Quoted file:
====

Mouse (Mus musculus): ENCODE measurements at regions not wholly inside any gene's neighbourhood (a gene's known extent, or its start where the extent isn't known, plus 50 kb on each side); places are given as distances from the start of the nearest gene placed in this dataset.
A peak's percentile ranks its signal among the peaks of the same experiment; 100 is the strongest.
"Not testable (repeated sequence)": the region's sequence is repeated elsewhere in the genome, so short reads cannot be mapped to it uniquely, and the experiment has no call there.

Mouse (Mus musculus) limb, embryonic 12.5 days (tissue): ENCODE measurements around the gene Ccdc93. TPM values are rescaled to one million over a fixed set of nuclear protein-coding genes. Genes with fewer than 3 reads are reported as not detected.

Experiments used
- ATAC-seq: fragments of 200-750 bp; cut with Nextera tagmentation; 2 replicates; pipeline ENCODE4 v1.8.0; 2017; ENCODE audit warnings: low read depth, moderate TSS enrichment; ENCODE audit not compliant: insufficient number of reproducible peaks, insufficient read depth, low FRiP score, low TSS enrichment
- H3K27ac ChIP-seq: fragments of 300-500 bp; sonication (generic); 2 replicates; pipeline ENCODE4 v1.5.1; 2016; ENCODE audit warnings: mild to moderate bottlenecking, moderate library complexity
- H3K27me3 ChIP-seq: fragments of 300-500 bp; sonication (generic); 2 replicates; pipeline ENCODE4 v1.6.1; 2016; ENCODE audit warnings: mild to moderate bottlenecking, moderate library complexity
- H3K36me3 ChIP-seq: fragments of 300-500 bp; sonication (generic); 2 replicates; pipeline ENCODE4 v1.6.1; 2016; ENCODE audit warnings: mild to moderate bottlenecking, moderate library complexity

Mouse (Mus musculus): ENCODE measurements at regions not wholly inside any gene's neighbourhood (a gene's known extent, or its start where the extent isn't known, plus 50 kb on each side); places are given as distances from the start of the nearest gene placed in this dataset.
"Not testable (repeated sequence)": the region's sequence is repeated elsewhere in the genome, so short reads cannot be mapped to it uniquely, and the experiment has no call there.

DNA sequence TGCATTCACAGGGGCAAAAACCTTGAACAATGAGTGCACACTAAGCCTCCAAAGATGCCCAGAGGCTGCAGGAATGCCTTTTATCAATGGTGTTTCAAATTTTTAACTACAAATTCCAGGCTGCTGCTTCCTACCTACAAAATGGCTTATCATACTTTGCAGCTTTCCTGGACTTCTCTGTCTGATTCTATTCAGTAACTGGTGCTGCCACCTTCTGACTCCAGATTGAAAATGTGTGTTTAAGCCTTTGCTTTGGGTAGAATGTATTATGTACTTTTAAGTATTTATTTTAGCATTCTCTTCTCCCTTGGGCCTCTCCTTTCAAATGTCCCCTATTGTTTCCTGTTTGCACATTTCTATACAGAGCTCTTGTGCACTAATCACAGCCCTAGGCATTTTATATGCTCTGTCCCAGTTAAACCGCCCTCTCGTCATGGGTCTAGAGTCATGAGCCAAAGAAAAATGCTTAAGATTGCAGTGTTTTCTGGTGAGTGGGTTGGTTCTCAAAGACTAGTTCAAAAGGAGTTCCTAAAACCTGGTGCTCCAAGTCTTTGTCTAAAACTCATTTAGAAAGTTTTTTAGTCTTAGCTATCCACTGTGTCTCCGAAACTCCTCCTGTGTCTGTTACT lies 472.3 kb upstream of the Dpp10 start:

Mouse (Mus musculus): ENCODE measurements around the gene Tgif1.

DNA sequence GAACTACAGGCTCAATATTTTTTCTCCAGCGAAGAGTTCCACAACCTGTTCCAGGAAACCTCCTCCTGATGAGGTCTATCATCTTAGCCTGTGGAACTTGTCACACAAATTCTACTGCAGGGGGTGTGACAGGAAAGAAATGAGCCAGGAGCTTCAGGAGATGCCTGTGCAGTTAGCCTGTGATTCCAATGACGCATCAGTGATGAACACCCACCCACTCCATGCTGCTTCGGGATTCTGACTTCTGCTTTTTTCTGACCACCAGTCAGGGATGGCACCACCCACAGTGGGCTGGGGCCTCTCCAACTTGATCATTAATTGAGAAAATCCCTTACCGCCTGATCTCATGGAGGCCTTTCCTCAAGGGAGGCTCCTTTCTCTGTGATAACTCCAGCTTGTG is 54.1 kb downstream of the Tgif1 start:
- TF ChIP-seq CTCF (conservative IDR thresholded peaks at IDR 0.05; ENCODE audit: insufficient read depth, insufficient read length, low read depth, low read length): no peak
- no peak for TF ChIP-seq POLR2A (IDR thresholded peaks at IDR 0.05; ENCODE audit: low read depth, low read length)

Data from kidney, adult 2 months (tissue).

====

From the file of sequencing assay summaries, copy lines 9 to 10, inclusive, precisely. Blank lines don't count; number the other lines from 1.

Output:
- H3K36me3 ChIP-seq: fragments of 300-500 bp; sonication (generic); 2 replicates; pipeline ENCODE4 v1.6.1; 2016; ENCODE audit warnings: mild to moderate bottlenecking, moderate library complexity

Mouse (Mus musculus): ENCODE measurements at regions not wholly inside any gene's neighbourhood (a gene's known extent, or its start where the extent isn't known, plus 50 kb on each side); places are given as distances from the start of the nearest gene placed in this dataset.